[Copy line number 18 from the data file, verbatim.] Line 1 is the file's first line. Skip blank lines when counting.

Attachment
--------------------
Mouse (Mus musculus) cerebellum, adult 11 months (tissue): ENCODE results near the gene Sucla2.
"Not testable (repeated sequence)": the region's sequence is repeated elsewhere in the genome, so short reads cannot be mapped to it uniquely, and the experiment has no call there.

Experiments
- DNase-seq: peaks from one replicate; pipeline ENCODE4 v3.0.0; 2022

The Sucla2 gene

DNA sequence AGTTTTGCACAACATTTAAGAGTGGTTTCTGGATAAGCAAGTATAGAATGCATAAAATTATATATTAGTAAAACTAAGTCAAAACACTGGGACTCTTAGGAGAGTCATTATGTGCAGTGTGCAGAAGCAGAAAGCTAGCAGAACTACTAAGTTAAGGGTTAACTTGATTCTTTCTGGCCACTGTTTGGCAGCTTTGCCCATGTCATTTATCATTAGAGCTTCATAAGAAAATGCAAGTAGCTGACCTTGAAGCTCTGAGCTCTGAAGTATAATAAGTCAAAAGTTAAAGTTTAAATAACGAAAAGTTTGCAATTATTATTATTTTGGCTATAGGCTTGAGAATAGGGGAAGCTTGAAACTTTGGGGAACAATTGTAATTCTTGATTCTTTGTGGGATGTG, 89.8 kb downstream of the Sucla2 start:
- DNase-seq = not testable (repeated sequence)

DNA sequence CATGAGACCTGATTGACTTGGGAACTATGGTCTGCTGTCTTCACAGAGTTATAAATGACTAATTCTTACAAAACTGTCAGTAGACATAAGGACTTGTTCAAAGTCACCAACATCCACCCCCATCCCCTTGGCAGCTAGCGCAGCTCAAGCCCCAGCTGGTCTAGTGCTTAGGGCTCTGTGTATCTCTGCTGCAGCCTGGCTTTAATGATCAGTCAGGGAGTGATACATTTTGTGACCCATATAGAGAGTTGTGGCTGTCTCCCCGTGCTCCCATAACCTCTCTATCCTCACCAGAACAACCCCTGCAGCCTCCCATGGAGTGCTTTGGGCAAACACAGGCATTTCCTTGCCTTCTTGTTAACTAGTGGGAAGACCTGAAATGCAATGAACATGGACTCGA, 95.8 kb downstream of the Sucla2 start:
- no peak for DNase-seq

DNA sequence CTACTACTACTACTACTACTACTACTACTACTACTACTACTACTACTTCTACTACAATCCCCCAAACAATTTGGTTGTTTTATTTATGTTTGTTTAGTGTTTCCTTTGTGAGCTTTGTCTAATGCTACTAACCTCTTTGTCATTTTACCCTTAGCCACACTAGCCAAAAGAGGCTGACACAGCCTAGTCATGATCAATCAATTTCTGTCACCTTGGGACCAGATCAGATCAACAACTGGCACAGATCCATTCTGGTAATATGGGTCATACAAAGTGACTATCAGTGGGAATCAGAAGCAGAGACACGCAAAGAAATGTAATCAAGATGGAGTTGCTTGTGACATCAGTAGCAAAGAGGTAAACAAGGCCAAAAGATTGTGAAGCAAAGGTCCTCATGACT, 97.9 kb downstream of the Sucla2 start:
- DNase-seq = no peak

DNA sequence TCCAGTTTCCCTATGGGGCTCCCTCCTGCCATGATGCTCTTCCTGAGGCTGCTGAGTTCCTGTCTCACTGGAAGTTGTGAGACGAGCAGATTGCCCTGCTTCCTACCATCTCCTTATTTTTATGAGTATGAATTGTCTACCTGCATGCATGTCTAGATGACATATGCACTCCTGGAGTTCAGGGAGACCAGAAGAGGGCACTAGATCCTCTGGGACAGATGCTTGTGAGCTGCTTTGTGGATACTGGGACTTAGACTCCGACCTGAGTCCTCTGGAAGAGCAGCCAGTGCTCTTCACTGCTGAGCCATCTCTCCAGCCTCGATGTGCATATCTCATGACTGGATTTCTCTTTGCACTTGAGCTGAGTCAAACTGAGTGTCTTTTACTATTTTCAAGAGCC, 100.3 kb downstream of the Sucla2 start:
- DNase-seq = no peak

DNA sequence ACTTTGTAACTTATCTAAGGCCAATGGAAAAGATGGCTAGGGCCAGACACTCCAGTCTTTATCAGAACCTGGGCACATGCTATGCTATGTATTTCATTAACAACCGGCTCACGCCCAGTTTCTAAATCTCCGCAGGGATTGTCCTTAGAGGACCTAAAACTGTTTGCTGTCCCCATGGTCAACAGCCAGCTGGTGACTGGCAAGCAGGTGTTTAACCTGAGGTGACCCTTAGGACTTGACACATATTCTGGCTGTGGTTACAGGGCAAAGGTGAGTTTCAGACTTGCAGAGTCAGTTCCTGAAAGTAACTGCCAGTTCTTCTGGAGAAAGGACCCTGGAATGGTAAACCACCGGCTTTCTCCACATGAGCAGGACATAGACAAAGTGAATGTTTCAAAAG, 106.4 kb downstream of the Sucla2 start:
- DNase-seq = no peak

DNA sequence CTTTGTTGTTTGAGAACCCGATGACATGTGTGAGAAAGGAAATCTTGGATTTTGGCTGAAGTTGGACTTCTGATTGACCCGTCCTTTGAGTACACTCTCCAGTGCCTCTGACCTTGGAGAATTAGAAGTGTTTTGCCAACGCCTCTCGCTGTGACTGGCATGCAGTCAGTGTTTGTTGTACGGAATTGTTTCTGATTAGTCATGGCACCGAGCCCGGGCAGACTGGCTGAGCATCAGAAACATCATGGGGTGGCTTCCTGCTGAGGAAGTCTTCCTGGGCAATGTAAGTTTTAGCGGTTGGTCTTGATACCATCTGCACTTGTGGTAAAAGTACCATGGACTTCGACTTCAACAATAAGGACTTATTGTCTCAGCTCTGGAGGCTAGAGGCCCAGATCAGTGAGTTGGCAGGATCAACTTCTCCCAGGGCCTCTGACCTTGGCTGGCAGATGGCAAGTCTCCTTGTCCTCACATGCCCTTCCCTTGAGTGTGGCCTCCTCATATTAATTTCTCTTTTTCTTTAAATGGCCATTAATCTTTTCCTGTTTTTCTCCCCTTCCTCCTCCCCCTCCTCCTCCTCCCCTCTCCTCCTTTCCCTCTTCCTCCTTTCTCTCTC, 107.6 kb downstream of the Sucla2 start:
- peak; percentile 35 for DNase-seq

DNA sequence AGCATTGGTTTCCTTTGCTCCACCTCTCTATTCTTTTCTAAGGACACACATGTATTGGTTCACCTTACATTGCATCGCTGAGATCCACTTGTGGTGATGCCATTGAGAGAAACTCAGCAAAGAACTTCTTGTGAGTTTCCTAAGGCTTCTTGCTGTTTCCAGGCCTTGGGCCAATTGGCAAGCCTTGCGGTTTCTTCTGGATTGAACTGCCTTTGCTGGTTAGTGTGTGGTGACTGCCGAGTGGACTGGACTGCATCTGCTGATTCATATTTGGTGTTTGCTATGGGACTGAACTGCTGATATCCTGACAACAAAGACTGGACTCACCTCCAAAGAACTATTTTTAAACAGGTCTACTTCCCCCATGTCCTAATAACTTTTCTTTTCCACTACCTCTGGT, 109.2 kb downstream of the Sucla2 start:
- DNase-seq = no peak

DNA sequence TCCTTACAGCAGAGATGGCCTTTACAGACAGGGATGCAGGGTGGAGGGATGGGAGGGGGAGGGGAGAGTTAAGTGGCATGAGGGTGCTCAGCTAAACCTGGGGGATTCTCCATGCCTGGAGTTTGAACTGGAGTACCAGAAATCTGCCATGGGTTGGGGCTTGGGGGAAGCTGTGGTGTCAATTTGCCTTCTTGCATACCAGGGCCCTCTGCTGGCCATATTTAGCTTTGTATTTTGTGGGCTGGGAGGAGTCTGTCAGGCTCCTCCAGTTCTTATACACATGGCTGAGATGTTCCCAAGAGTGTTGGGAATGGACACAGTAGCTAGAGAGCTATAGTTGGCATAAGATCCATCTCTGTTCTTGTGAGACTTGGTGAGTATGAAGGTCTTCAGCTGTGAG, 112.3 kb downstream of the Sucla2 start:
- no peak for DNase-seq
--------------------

DNA sequence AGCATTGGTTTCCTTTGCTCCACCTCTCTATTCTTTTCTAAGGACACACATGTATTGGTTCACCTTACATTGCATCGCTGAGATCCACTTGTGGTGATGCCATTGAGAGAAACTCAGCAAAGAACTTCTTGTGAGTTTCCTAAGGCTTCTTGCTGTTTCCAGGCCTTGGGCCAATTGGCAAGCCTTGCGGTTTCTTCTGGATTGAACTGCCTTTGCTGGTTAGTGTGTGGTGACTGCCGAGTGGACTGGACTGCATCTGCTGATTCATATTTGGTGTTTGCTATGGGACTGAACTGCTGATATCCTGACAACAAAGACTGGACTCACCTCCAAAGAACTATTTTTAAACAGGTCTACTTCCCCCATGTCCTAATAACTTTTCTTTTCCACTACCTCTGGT, 109.2 kb downstream of the Sucla2 start: